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Monday, November 12, 2007

A brief description of my recent trip to Mexico

Having visited Mexico a few times in the last year and having met up with the Other Campaign twice in Magdalena (most recently in early October), I have become more and more interested in the Zapatistas and revolutionary struggle in Mexico. I certainly have followed and supported them over the many years since their 1994 uprising brought them to my attention, but revolutionary organizing in Mexico only truly captured my political attention recently, in particular with the release of the Sexta document and the exciting Other Campaign. Whereas before my support was largely symbolic, in the last year, thanks to organizing with local Indigenous collectives and the immigrant/migrant movement, I have been engaged to participate directly in solidarity, which has been truly exciting.

I think a primary limitation on my participation early on came from not knowing Spanish. Now, however, I can speak it pretty well, and that has facilitated exploring my interest in revolutionary politics on the other side of the border. As I become increasingly convinced that the opportunity for revolutionary change in the US in quickly diminishing -- probably forever -- it has been truly inspiring to see up close what revolutionary struggle really looks like.

The first visit I took to Magdalena was inspiring. It was during the Sonora leg of the Zapatistas listening tour. It was open to anyone and the camp was quite packed. Quite a lot of Northern gringos milled about and watched, as did I, while Subcommandante Marcos and other Indigenous and civic leaders took notes on the particulars of social struggle in the state. The stories I heard from local elders and organizers were both heart-breaking and inspiring and seeing leaders from the various movements actively taking notes and listening to the complaints and ideas of the base was interesting indeed. As an anarchist, of course, I am generally skeptical of leadership, but the process I saw taking place went some distance to re-assure me that I wasn't seeing leadership as we have rightfully grown to distrust it here in the US.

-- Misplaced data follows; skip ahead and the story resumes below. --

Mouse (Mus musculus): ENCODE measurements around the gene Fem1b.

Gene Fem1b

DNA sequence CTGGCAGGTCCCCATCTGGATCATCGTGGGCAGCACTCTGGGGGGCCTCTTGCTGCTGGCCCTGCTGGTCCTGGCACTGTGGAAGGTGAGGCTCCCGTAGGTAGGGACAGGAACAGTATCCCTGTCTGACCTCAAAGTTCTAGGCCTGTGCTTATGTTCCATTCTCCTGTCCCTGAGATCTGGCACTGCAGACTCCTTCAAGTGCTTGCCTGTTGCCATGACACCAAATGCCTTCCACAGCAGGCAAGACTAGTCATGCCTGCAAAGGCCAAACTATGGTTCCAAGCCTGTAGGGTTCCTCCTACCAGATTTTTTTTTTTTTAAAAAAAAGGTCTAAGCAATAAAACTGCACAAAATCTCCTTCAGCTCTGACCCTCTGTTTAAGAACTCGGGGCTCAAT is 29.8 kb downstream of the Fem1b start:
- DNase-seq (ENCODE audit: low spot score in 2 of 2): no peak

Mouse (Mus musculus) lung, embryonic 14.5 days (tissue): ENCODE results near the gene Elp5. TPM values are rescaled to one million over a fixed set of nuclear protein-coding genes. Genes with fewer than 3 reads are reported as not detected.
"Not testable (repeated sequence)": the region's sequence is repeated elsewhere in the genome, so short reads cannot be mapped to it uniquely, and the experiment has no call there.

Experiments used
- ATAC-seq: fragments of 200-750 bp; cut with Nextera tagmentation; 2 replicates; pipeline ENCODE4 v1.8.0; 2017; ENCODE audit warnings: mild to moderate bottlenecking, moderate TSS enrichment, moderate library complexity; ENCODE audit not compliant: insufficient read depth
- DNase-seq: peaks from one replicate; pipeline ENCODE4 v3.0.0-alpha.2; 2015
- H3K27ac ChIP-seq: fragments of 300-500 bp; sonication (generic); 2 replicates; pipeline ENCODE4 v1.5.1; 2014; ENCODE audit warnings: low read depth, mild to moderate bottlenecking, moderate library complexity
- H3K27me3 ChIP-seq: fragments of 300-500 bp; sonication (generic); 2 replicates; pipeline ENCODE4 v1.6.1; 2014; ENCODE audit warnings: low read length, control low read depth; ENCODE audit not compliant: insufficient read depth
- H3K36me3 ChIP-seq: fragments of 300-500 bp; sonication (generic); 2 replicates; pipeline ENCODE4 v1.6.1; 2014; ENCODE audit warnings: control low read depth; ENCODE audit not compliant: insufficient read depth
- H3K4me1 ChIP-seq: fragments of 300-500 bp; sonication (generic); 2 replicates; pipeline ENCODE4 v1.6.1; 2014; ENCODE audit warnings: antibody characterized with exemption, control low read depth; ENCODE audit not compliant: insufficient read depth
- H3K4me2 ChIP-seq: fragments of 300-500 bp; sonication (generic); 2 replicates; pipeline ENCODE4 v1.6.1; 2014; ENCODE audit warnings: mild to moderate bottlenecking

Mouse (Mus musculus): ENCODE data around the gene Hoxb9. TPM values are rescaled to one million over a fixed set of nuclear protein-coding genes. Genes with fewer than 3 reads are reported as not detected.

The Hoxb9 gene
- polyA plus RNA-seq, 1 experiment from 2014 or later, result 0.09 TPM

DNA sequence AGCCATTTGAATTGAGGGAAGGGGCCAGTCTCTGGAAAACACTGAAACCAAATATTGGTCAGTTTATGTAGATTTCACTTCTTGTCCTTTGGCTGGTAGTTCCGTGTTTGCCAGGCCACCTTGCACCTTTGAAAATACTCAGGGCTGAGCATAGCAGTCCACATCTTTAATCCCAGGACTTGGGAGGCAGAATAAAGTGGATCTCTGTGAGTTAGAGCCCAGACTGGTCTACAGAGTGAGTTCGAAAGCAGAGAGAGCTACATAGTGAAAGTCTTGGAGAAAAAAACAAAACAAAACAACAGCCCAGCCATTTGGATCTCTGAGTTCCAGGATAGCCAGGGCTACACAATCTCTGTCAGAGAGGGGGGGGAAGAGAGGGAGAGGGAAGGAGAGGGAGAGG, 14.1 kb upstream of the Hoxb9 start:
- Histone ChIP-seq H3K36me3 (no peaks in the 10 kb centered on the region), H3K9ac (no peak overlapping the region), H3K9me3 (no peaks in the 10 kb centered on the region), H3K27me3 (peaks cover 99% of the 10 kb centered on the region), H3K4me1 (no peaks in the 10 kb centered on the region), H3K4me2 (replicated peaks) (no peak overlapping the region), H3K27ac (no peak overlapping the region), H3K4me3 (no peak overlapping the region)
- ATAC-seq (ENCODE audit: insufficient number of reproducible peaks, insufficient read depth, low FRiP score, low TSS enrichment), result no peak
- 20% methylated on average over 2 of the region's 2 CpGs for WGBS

For the second trip down to Magdalena this October, I took a more active role, doing support and fund-raising through a collective in which I participate and sending money down to Mexico via a collective of Indigenous youth (Yaqui and O'odham) with whom we were working. Then, tagging along with them, I headed down for the regional Indigenous encuentro as an observer and a supporter.

The meeting was smaller this time, with only a handful of whites observing. The first day opened with a speech by Marcos and others, and that was followed by a series of report-backs on local conditions and struggles from the various groups attending. The news was largely sad, spanning the range from displacement to murder and attacks by paramilitaries and police, although the collective that I have worked with was able to report to the gathering that they had successfully shut down a toxic waste plant that had been spewing filth into the air and cancer into the bodies of folks on the reservation for decades. It was one of the few bright spots, but I was proud to have been a small part of that victory, so it was good to hear the applause erupt from the assembly upon hearing the news. While people spoke, supporters actively took notes on large sheets of paper. Though the news was sad, the strength of everyone there, sharing their experiences together with the aim of building a revolutionary movement in Mexico was palpable. Sad stories, perhaps, but not told by defeated people.

The next day was made up of more report-backs and finally a vote and discussion on the proposed document as it had been hashed out. As an anarchist I have of course always firmly believed that people have it in themselves to run their own affairs in a democratic fashion. The concept of "Democracy" in the US has always been an extremely limited and elitist one, so it was particularly inspiring to see Indigenous peasants and farmers -- folks that arrogant Americans would never consider capable of practicing such a high form of self-organization -- engaging in democratic practice far and beyond that which exists here in the North without the "benefit" of college educations or high school diplomas.

Indeed, in all likelihood the pathetic sort of democracy we have here in the US depends precisely on the limiting of the imagination and authoritarianism accomplished by the school system to function -- not because such institutions make true democracy possible, but precisely because it limits it and excludes participants, forcing actors in the system to make pragmatic demands and to accept the authority of politicians and the recuperation of social struggle through institutions of the state and capital and its various non-profit accomplices.

We returned to the US and sailed through the border without incident. As it doesn't exist for capital, so it likewise doesn't exist for me. Not so for our Mexican comrades organizing so urgently even now for liberty and equality, ironically, precisely so that fewer of their fellow Mexicans will have to flee north into the exploitation and precarity of life in the US.

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